Over the last few decades, the Janus kinase (JAK)-signal transducer and activator of transcription (STAT) signaling pathway has gained attention from researchers due to its involvement in processes such as immunity, cell division, cell death, and tumor formation. Studies have shown that disrupted JAK-STAT signaling can contribute to the pathogenesis of various diseases such as skin conditions, cancers, and disorders affecting the immune system.
Many researchers are therefore exploring whether targeting members of the JAK and STAT protein families could be an effective therapeutic approach to treat conditions where these pathways are dysregulated.
JAKs play an important role in cytokine-mediated signaling and are key intracellular initiators of the JAK-STAT pathway. Non-receptor tyrosine protein kinase 2 (TYK2) was the first of the JAK family to be discovered. Other members include JAK1, JAK2, and JAK3.
The TYK2 Pathway
TYK2 is an intracellular enzyme which associates with the cytoplasmic domains of type I and II cytokine receptors. JAK-STAT signaling is initiated when a ligand binds to a receptor, which causes receptor dimerization and subsequent activation of TYK2 and other members of the JAK family. Ligands include IL-12, IL-23, and Type I IFNs.
JAKs then transphosphorylate each other on specific tyrosine residues, generating docking sites for STATs. Activated STATs (STAT1, STAT2, STAT3, and STAT6) form dimers which can then translocate to the cell nucleus to induce transcription of genes regulating cell differentiation, proliferation, survival, and adapted immune response.
The TYK2 pathway is outlined below.
The Role of TYK2 in Disease
Various genetic association studies have recognized TYK2 as a susceptibility gene for certain inflammatory and autoimmune diseases, including psoriasis, systemic lupus erythematosus (SLE), inflammatory bowel disease (IBD), rheumatoid arthritis, cancer, and diabetes. This knowledge has led researchers to investigate the potential of targeting this pathway for therapeutic intervention.
Therapeutic strategies being explored include selective inhibition of members of the JAK family of proteins. Approved drugs targeting JAKs include:
- Fostamatinib for the treatment of chronic immune thrombocytopenia (ITP)
- Ruxolitinib to treat myelofibrosis and polycythemia vera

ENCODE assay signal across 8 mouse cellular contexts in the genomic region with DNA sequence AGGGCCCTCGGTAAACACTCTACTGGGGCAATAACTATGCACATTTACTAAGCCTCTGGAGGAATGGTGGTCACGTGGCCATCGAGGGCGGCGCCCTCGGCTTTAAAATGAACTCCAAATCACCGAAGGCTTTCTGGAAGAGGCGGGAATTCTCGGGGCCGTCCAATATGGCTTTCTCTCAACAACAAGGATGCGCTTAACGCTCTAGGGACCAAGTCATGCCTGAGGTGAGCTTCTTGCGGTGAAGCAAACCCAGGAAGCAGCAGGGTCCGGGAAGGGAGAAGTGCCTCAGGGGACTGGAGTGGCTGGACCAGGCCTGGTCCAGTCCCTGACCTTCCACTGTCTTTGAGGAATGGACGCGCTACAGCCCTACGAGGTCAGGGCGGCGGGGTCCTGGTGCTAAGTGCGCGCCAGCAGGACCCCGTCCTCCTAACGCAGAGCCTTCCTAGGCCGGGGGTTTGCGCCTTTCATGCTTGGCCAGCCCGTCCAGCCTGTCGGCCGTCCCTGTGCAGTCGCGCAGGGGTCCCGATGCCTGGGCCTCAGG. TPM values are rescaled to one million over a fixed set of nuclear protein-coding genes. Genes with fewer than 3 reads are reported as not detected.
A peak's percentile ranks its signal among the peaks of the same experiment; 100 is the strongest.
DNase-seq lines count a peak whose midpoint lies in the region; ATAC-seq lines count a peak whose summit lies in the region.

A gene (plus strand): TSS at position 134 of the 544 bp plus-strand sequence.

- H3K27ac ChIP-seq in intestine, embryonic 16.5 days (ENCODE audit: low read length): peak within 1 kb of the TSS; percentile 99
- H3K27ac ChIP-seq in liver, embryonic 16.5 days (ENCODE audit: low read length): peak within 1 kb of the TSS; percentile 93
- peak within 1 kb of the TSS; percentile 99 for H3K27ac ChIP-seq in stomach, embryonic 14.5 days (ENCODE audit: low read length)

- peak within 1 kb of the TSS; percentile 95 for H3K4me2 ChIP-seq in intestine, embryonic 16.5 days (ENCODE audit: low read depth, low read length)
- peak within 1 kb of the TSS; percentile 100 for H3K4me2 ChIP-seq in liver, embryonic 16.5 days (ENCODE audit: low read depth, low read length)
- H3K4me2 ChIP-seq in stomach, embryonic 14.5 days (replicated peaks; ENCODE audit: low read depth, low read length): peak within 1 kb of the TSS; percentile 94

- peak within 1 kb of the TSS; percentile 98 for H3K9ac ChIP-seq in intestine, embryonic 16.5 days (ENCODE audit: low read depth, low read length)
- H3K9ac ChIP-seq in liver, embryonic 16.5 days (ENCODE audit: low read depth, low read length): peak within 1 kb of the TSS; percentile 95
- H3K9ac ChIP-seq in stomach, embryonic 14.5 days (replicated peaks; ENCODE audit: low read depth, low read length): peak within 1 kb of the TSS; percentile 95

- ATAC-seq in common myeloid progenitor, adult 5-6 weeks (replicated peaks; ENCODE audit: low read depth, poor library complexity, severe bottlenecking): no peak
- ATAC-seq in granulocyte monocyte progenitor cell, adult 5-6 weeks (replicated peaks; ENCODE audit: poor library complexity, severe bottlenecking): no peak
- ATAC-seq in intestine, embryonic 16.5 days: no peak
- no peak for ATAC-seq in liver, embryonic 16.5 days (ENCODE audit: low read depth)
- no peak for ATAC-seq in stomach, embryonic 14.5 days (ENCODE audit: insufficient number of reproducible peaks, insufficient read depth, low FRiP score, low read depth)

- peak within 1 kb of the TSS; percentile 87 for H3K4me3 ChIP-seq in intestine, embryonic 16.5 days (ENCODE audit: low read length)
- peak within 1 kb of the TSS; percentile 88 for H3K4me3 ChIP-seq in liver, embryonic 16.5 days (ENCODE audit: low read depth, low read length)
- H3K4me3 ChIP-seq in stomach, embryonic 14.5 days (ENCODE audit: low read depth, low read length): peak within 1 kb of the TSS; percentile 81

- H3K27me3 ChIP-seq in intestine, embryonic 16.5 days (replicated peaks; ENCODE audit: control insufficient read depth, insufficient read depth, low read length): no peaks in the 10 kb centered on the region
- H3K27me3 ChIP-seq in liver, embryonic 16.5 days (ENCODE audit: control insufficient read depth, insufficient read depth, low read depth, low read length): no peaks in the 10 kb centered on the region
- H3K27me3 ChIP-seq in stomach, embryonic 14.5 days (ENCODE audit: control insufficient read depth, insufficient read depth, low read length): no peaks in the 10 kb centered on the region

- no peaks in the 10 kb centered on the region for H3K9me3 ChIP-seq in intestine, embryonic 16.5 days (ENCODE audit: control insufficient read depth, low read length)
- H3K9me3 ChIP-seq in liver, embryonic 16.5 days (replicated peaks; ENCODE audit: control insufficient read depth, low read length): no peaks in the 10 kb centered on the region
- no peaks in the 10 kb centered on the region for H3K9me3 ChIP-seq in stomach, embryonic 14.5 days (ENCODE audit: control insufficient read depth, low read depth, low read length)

- Tofacitinib for rheumatoid arthritis, psoriatic arthritis, and ulcerative colitis
- Fedratinib, an anti-cancer medication used to treat myeloproliferative diseases including myelofibrosis.
However, most approved JAK inhibitors are pan-JAK, meaning they target more than one member of the JAK family. For example, the first-generation JAK inhibitor tofacitinib inhibits JAK1, JAK3, and to a slightly lesser extent JAK2. These pan-JAK inhibitors therefore have a broader inhibitory effect, but also present more side effects compared to the newer generation, which specifically target one JAK.
Selective TYK2 inhibition is gaining attention as a promising treatment approach for a wide range of autoimmune and inflammatory diseases, offering greater efficacy and fewer safety concerns than previous generations of medications. For example, Bristol Myers Squibb’s oral selective TYK2 inhibitor, deucravacitinib, is currently being tested in clinical studies across multiple immune-mediated diseases, and Nimbus Therapeutics announced in September last year that they were dosing psoriasis patients in the Phase 2b study of the company’s oral allosteric TYK2 inhibitor. It is hoped these drugs will overcome the challenges with safety/side effects experienced with other pan-JAK inhibitors.
For researchers, targeting TYK2 and/or altering JAK/STAT signaling to reduce cytokine induced pro-inflammatory responses represents an attractive target for treating various autoimmune and inflammatory diseases.
We offer a range of no-wash assays to facilitate research targeting the JAK family. If you’re looking specifically at TYK2 or at parts of the JAK/STAT pathway, or cytokines involved (e.g., IL12, IL23, IFN-alpha, IFN-beta), we’ve got the tools needed to further your drug discovery research.